Freelancing is a long game: Why you shouldn’t get discouraged yet

nomadLast Monday morning started off just like any other day.

I woke up around 8am, walked the dog, had breakfast, and since I now work from home, I sat down on the couch with my computer to start the day.

After about two hours of the same ol’ same ol’, an email popped up in my inbox that made me drop everything I was doing.

Just a quick back story:

I used to have another blog called ‘Thoughts from the back row’ when I was just out of college and I was trying to get in touch with people I admired in the music business.

While there were a few successes like sitting down with Ben Zander and Peter Seymour of Project Trio, most people never even responded.

Then two and a half years after the initial email, the person I was most interested in talking to appeared in my inbox…

Alright, back to last Monday.

I look at my inbox and I see that Chuck Daellenbach, a founder of Canadian Brass, is following up with me on an email I sent him over two and half years ago.

Being a total fanboy, I was totally swooning when I saw this email.  

I frantically responded while trying not to sound like a teenage girl freaking out at a Taylor Swift concert and sure enough he responds right back to set up an interview the following morning.

The next day we get on a Skype call and chat for about an 30mins (Sign up here to get notified when I post this).

So anyway, the reason I’m telling you this is because it demonstrates a huge lesson that I’ve been fortunate enough to learn over the past few years.

Building a career in music is a long game.

Whether you’re still in school, a recent grad, or a seasoned pro, everyone will experience something similar to this many times in their career.

Things often take a long time to develop and you never know what little thing will set something in motion that will lead to a great opportunity down the road.

As musicians, we work in a business that can be unbelievably competitive and it’s easy to get discouraged when things feel like they’re moving too slow (or maybe even not at all).

I got passed over for that gig again…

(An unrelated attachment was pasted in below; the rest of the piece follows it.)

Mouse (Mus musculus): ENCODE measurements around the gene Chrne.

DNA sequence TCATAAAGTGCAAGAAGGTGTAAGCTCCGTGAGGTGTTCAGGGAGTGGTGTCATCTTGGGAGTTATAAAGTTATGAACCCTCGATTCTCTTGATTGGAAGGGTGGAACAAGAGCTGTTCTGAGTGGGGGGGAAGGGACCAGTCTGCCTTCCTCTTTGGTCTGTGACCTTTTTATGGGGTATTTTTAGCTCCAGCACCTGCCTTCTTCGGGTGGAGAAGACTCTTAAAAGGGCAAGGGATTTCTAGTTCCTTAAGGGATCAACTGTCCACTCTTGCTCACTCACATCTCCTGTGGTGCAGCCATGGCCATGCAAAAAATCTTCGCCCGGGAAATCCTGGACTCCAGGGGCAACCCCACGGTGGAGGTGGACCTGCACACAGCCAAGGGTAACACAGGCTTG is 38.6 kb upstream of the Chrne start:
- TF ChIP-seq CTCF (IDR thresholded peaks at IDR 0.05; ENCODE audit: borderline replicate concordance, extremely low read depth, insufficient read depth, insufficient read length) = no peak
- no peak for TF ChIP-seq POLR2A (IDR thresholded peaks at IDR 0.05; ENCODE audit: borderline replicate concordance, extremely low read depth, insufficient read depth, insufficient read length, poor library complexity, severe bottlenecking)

I didn’t advance in the audition…

All of my Facebook friends are so successful…

Something that has worked wonders for me is looking at every place I go, every person I meet, and every opportunity as a chance to plant a seed.

At the risk of sounding like a total cheeseball here, I think it’s an important metaphor as to how things tend to work.

Maybe you’re trying to break into a new scene but it feels like it’s just not working.

The best thing you can do is to just keep meeting people, getting better, and in general just keep pounding the hell out of “the pavement”.  

Once you “plant the seed” you can start to develop a relationship with everyone you meet (watering the seed if you want to continue with this agricultural metaphor).

Here’s a general sequence that I follow when I meet someone new that I’d like to build a relationship with:

  1. Introduce yourself.  (at a gig, via email, whatever)
  2. Follow up with them after you’ve made the initial introduction. (Hey _____, it was great meeting you the other day and I just wanted to say thank you for welcoming me into the section.  I’m looking forward to seeing you around town soon!  -Seth)
  3. Recommend them for gigs or hire them for something yourself

This process could take months or even years to fully play out, but when it does, you’ll have a new connection in town.

If you’re doing the work and always pressing forward, things will start to work.

Freelancing is a long game and if you’re not having much luck with it after a few weeks, months, or even years, it’s OK.


It takes time and I think it’s something we all need a reminder of once in awhile.

It took me over two years to even get a response from Chuck and within 24 hours we were chatting on Skype.  

That random person you hit it off with at your last gig might be a huge contractor in town some day.  

You just never know.

Keep hustling everyone!

About the interview with Chuck Daellenbach

For those that are curious, In this interview we discussed:

  • The very first gig Canadian Brass ever played
  • How they leveraged what they had to work with into bigger opportunities
  • And what he would do if he were starting his career today

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